Javolution 3.0 real time framework released

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News: Javolution 3.0 real time framework released

  1. Javolution 3.0 real time framework released (7 messages)

    Javolution 3.0 is an open source real time development library that allows your objects to be preallocated at start-up and transparently recycled during execution. No dynamic object creation, less heap memory useage, and no garbage collection (ever) result in a significant increase in application performance and responsiveness.

    Also, noteworthy in the new version:
    - Text concatenation/insertion/deletion in O(Log(n)) instead of O(n) for standard String/StringBuffer.
    - FastMap, a map whose capacity increases smoothly with no resize/rehash ever.
    - Enhanced Struct/Union classes for easier interoperability with C/C++ struct/union.

    Javolution runs on all Java platforms (from CLDC 1.0 to J2EE 1.5) or natively when compiled with GCJ (Gnu Compiler for Java).

    Threaded Messages (7)

  2. Memory Pools[ Go to top ]

    I haven't used this, nor am I sure I will. However, I do find it very interesting. There are applications where the overhead/unpredictablilty of garbage collection is a nuisance.

    I wrote up some thoughts about memory pools a while back.

    Web applications and web services could possible make good use of this as it would be fairly easy to determine when to release all of the memory in a pool; for example at the end of the doGet() method.
  3. ...allows your objects to be preallocated at start-up and transparently recycled during execution. No dynamic object creation, less heap memory useage, and no garbage collection (ever) result in a significant increase in application performance and responsiveness.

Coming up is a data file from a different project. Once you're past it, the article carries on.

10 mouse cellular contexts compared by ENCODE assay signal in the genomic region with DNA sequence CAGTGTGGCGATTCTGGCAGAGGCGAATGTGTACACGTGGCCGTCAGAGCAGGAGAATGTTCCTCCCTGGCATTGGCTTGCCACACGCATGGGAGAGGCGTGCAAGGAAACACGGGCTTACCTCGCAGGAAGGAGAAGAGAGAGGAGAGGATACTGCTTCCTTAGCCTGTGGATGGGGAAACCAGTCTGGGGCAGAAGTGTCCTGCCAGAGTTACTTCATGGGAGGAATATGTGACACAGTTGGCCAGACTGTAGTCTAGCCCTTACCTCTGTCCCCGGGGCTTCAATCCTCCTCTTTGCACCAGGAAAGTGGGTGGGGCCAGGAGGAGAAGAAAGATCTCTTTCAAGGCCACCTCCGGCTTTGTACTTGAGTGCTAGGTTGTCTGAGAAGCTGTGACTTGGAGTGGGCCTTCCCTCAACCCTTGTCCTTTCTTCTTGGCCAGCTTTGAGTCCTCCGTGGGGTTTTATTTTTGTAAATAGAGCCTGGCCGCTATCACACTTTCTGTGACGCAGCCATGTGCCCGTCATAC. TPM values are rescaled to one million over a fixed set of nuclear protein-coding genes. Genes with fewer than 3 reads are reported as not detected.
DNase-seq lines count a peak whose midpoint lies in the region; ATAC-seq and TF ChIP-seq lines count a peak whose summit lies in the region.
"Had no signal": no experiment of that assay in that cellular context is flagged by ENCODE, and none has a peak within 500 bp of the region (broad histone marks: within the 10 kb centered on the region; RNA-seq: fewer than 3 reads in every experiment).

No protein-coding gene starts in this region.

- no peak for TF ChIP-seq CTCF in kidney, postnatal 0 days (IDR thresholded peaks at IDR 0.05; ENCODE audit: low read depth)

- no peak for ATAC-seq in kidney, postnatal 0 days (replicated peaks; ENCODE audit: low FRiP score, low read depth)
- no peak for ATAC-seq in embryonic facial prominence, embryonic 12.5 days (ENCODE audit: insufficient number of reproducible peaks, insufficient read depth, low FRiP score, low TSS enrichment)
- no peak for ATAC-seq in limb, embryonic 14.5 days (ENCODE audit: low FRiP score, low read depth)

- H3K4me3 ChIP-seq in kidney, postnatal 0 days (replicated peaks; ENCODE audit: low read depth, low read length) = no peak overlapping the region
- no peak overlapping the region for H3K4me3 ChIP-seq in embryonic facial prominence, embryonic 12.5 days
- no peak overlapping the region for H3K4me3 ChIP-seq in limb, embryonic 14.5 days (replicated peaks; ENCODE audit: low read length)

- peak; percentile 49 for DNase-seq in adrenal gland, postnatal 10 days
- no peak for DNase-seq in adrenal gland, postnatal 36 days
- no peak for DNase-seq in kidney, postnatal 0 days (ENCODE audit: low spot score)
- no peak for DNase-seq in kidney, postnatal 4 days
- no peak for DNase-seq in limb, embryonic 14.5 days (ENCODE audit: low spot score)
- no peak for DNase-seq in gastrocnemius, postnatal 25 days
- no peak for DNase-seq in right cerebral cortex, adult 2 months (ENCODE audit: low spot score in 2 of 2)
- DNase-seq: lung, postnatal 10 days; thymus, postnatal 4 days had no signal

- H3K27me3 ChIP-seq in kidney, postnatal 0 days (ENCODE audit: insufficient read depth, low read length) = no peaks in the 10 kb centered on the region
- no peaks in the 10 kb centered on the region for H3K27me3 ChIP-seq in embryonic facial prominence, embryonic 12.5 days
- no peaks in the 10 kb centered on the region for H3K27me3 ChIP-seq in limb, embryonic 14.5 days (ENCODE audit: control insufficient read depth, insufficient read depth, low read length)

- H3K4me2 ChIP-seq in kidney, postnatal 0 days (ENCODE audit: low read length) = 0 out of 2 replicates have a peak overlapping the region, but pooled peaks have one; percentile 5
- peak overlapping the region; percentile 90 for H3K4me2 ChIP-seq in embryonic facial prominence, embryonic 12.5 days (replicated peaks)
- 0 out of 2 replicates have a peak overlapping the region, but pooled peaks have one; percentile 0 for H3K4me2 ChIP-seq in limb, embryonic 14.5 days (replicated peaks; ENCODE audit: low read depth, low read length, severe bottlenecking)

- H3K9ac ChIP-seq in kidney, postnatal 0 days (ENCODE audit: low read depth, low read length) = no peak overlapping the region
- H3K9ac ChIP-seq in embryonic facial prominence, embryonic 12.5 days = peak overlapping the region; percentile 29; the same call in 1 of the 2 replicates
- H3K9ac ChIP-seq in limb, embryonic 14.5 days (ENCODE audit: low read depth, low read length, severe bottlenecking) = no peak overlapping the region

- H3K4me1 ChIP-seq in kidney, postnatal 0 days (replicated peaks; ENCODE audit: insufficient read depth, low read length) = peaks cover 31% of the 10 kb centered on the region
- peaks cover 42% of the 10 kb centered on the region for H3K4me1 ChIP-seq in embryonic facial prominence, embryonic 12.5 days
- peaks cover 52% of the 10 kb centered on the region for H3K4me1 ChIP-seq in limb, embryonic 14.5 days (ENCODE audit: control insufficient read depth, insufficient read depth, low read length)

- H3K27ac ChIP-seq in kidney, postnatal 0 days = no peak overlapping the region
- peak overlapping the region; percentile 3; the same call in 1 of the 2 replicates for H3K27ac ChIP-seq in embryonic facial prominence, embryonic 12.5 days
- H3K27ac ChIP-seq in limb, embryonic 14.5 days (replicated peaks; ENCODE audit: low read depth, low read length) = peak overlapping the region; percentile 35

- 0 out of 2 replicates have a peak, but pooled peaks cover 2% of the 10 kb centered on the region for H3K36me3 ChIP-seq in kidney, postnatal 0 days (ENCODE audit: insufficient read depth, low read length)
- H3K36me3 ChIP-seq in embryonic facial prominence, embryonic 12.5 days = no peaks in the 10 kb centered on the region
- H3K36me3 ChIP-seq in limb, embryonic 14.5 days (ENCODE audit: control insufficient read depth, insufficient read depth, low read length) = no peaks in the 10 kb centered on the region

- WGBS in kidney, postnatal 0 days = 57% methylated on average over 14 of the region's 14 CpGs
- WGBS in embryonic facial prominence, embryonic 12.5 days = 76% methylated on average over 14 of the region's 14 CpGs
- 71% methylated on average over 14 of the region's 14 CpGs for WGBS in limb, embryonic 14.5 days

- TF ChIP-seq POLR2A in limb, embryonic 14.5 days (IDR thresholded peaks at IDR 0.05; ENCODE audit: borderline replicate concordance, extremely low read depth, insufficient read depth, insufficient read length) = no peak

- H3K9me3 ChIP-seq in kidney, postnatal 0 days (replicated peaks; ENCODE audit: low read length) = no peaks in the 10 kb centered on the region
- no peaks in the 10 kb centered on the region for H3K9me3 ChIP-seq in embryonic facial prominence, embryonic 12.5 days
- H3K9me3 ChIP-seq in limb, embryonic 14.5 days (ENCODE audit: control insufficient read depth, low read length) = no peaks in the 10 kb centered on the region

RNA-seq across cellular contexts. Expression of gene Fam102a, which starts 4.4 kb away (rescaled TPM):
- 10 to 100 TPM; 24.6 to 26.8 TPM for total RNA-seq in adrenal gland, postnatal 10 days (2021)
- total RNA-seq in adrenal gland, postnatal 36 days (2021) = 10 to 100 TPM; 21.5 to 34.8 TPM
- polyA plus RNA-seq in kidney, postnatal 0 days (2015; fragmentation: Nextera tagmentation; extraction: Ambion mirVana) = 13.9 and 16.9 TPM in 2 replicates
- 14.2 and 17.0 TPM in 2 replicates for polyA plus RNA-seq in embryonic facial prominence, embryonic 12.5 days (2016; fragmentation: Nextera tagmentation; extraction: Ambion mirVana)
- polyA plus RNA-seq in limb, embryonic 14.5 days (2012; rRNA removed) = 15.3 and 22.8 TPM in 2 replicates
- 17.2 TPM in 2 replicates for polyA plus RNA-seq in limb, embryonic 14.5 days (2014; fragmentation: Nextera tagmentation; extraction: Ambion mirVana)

Generational scavenging has all of the benefits listed above. So doesn't generational scavenging obviate preallocation?
  4. I agree with Brian, this used to be a big deal but on the latest JDKs, it's not so much as a win as it used to be. We're not doing it so much now in the application servers.

    which is not to say, it's not needed, I'm sure there are still applications where it's required but it's a rare app these days.

    Combined with NIO, the Struct stuff might be interesting for fast network comms, knocking serialization out of the picture.

    Billy
  5. Combined with NIO, the Struct stuff might be interesting for fast network comms, knocking serialization out of the picture.

    Elsewhere I mentioned that if Fast Infoset were memory mapped, then SOAP might need less bandwidth than either IIOP or JRMP, yet be just as fast on the CPU while marshalling. With NIO, I think Fast Infoset might make legacy binary protocols obsolete.
  6. Stack[ Go to top ]

    From the website
    "Objects can be preallocated or allocated on the stack"!!!

    How do you do that? JVM hook?
  7. Stack[ Go to top ]

    From the website"Objects can be preallocated or allocated on the stack"!!!How do you do that?

    The compiler could generate a local variable for each of the object's fields. But then how would its equals() method work?
  8. Stack allocation[ Go to top ]

    I may be wrong, but my quick investigation leads me to the
    idea that this stack allocation is just based on java.lang.ThreadLocal holding object pool references.

    Anyway Javalution seems to be VERY nice and interesting
    library to look at.